The UK steel industry’s recovery is “stuttering” due to the dumping of cheap steel into Europe, an industry body has warned.
Output of steel in the UK was virtually unchanged at 11.9 million tonnes in 2014, after a 24 per cent increase in 2013, manufacturing organisation EEF said.
Last year saw just 0.2 per cent growth, according to the figures from EEF’s UK Steel division. Overall output in the UK is still 19 per cent below pre-recession levels.
The main cause of the “disappointing” result has been imports, the group said. Imports accounted for 60 per cent of the European market last year, compared with 56 per cent a year earlier.
Ian Rodgers, director of UK Steel, said steel demand was estimated to be 12 per cent higher in 2014.
However, several factors have meant foreign producers have been the main beneficiaries, he said.
“The progressive rise in the value of sterling, the improved demand in the UK compared with the stagnating eurozone economies and the sharp slowdown in Chinese growth all combined to make our market a magnet for overseas steel companies with excess capacity on their hands,” he said.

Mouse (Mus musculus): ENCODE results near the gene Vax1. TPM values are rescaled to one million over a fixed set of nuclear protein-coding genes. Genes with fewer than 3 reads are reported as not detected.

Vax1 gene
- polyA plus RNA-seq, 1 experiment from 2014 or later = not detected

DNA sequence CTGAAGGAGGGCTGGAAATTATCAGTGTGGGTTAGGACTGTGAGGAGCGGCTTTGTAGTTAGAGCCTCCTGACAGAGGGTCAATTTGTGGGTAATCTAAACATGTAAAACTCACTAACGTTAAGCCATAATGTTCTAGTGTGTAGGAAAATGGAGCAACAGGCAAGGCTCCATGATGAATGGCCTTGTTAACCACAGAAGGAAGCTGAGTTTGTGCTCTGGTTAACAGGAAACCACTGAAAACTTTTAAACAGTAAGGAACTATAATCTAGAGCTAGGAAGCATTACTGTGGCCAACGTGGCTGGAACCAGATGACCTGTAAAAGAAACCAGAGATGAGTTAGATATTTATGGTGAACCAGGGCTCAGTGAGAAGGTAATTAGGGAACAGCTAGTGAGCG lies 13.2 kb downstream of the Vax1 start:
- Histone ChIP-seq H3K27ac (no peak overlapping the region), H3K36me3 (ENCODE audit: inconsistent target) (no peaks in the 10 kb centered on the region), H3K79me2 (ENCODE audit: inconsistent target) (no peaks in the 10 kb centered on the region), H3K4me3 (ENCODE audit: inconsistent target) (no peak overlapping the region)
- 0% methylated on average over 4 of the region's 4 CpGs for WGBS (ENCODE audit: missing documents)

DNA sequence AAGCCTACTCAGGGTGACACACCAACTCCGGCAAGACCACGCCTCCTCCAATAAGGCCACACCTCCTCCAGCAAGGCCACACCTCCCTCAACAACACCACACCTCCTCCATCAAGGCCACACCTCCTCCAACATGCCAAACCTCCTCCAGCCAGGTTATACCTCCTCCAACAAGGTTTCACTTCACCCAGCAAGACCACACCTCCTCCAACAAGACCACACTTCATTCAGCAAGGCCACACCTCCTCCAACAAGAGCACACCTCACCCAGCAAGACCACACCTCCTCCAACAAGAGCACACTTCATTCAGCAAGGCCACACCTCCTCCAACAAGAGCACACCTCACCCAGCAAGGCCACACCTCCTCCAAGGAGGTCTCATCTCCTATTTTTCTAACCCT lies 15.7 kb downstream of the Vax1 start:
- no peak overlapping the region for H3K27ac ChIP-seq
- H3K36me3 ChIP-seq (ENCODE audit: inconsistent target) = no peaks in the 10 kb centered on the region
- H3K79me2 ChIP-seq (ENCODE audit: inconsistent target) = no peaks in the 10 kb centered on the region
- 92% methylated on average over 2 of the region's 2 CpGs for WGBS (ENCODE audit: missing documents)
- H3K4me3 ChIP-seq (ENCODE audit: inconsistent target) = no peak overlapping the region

Mr Rodgers urged the European Commission to act on unfairly-traded steel imports, with support from the British government.
The Company of Cutlers said it backed efforts to ensure UK steel companies are working in a competitive environment.
Sheffield’s Master Cutler David Grey said: “A competitive steel industry is a vital component of UK manufacturing.
“With regard to dumping, we deplore any such activity, as this distorts the proper operation of markets and as this damages UK business, it should be tackled vigorously.”
The impact of energy costs on producers and manufacturers should be tackled “with even greater urgency”, he added.